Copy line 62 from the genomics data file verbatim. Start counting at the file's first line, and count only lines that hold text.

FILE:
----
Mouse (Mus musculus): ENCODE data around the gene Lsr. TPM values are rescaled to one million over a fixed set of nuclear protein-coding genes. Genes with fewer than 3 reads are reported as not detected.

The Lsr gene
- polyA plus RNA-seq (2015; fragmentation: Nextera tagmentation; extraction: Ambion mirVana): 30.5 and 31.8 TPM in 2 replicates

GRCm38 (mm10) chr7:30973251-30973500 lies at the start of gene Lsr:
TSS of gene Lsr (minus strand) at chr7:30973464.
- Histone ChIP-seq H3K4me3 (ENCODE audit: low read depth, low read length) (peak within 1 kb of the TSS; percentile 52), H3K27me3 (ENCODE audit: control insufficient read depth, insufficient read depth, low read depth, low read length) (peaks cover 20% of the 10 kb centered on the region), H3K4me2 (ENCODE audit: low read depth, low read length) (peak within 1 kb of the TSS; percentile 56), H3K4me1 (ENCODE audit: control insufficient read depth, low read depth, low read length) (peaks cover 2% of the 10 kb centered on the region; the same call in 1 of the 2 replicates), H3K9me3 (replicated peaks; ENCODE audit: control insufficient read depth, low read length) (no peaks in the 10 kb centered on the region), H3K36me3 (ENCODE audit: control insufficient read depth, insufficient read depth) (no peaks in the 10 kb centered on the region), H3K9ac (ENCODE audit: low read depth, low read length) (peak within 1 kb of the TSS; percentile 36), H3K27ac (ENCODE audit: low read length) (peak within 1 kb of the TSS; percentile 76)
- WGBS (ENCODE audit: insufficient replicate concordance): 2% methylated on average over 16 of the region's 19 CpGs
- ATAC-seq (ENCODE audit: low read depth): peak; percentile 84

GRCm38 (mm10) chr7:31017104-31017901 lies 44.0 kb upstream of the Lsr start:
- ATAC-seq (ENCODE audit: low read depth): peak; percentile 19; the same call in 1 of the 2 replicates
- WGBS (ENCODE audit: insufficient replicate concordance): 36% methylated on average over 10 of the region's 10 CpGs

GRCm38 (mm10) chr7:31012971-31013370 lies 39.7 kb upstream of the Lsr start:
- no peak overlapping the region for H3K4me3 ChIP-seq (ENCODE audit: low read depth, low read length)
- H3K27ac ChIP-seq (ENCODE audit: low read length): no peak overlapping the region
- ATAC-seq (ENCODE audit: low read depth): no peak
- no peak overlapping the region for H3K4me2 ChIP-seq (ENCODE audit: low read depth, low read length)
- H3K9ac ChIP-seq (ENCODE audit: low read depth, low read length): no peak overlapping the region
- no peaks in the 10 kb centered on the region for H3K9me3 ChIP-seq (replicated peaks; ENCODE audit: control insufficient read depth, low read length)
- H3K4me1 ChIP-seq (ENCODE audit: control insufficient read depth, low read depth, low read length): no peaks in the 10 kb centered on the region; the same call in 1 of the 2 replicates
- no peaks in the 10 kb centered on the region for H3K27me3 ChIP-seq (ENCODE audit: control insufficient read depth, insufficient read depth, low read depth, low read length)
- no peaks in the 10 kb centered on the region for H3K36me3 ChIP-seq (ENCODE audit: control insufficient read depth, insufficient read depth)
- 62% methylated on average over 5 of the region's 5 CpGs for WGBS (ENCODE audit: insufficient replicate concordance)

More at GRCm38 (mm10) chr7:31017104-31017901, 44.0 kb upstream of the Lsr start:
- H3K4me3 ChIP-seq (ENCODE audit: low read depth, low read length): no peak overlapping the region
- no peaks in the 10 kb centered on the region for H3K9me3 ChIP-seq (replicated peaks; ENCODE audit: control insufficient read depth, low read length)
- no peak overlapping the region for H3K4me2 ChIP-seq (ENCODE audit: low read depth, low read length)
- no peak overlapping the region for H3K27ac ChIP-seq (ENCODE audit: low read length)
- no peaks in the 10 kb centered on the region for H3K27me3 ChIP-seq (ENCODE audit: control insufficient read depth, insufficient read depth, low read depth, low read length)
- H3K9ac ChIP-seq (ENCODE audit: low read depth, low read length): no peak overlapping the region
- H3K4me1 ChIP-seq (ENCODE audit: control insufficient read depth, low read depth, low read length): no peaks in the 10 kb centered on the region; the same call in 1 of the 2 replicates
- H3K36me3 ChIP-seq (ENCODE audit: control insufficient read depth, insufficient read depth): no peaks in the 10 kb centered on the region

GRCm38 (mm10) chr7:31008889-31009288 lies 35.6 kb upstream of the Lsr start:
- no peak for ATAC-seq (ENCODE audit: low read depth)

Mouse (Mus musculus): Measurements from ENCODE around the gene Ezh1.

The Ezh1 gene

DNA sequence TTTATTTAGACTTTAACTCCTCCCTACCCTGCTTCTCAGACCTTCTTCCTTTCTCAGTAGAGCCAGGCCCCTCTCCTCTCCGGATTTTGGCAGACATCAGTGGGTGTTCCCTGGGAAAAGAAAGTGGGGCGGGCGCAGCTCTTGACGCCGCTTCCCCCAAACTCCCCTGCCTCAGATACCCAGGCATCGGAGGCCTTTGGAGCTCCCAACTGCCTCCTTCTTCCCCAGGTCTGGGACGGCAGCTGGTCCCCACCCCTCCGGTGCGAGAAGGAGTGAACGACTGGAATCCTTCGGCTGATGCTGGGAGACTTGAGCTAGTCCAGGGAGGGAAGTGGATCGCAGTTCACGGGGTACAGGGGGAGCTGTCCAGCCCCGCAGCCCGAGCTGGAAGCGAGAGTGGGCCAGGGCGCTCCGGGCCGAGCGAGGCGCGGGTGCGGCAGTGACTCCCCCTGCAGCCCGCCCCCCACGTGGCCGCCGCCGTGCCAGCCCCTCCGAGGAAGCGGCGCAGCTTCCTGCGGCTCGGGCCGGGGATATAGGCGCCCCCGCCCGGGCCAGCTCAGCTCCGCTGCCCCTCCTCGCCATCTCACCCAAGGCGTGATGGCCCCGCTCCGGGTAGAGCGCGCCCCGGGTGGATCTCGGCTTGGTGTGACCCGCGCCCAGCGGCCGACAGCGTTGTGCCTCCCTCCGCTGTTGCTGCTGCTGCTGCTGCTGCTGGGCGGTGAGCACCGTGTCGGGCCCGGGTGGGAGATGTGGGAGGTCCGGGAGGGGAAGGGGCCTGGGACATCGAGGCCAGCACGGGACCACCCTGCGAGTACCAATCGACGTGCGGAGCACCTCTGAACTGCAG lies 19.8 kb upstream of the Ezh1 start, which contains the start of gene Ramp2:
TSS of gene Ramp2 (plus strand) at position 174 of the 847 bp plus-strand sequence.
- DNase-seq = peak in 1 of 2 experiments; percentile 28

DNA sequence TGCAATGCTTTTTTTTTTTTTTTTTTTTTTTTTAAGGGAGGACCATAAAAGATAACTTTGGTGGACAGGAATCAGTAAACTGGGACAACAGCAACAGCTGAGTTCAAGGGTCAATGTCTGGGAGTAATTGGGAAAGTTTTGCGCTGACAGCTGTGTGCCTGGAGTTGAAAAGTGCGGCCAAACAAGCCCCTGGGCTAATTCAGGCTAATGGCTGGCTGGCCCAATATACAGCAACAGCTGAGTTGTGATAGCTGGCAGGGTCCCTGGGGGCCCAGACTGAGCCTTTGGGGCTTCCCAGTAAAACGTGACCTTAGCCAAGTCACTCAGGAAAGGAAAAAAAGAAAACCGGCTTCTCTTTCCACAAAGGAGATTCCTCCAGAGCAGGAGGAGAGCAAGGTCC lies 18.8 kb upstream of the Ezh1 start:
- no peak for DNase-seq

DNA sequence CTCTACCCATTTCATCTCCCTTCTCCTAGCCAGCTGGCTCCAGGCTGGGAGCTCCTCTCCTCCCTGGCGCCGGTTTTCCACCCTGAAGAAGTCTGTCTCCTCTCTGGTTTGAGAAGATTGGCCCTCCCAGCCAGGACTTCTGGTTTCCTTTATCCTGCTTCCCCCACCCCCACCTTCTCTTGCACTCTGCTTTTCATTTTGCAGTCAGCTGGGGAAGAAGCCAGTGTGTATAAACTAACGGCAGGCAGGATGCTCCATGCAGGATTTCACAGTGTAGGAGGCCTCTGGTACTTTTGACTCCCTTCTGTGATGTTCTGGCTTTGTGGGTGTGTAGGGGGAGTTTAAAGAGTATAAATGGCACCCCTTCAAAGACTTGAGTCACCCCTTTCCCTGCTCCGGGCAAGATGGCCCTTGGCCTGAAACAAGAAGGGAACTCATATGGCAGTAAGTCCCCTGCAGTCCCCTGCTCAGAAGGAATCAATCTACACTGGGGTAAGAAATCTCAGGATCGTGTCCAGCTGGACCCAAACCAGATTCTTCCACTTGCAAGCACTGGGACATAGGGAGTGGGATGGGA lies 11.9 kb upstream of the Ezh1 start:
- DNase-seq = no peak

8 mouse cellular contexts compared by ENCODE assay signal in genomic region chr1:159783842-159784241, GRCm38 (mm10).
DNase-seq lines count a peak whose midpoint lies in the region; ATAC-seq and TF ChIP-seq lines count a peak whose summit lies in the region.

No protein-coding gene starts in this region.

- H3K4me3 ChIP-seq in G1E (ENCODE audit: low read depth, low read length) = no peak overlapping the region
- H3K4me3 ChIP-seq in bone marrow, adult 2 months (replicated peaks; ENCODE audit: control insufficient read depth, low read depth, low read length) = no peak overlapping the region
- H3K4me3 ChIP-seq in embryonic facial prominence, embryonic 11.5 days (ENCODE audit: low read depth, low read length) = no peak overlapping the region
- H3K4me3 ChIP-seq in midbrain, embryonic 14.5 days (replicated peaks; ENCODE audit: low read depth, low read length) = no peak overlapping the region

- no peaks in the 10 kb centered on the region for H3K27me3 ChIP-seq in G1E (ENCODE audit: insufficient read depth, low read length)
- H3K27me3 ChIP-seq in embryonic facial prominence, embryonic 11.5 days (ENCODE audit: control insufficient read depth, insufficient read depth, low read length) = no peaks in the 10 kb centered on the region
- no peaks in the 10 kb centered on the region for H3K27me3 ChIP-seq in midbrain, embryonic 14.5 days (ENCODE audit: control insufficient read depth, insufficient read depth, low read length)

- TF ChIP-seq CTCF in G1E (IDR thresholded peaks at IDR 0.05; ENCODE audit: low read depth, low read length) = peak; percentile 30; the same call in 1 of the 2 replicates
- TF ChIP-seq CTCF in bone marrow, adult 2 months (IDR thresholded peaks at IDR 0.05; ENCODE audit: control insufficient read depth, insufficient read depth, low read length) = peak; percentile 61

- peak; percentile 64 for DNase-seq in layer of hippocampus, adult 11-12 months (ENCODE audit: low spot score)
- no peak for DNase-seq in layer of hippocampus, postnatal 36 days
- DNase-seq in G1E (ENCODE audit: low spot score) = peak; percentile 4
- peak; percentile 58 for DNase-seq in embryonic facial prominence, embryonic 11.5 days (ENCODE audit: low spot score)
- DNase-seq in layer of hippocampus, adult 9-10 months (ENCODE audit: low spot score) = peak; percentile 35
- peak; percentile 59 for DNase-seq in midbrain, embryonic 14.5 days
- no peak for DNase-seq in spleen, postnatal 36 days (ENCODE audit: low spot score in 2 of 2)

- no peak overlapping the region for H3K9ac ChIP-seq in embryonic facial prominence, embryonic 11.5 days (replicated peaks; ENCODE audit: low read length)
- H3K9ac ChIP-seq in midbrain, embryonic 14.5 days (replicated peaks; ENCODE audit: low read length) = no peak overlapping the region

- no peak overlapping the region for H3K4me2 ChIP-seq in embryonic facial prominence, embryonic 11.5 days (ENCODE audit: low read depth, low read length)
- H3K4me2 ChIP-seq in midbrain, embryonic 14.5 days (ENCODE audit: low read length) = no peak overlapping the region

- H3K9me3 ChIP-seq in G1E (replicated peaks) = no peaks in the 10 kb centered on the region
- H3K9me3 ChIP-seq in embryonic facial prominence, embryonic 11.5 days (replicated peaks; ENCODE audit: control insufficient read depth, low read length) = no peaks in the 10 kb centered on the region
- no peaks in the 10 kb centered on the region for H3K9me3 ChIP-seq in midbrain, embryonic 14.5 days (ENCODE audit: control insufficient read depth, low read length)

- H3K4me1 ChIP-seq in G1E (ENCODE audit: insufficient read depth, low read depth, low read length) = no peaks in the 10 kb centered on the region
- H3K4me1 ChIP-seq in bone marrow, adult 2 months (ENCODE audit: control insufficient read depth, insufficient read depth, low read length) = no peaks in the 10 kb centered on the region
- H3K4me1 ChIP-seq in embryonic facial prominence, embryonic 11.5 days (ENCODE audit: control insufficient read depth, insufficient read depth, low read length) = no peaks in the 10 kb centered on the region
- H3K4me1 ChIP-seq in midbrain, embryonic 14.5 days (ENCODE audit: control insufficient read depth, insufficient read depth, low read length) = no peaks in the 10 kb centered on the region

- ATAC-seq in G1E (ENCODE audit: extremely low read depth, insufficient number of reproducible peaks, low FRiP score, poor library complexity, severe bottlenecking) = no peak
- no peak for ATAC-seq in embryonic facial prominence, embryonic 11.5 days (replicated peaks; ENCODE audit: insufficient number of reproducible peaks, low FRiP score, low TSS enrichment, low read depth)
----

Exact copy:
- no peak overlapping the region for H3K9ac ChIP-seq in embryonic facial prominence, embryonic 11.5 days (replicated peaks; ENCODE audit: low read length)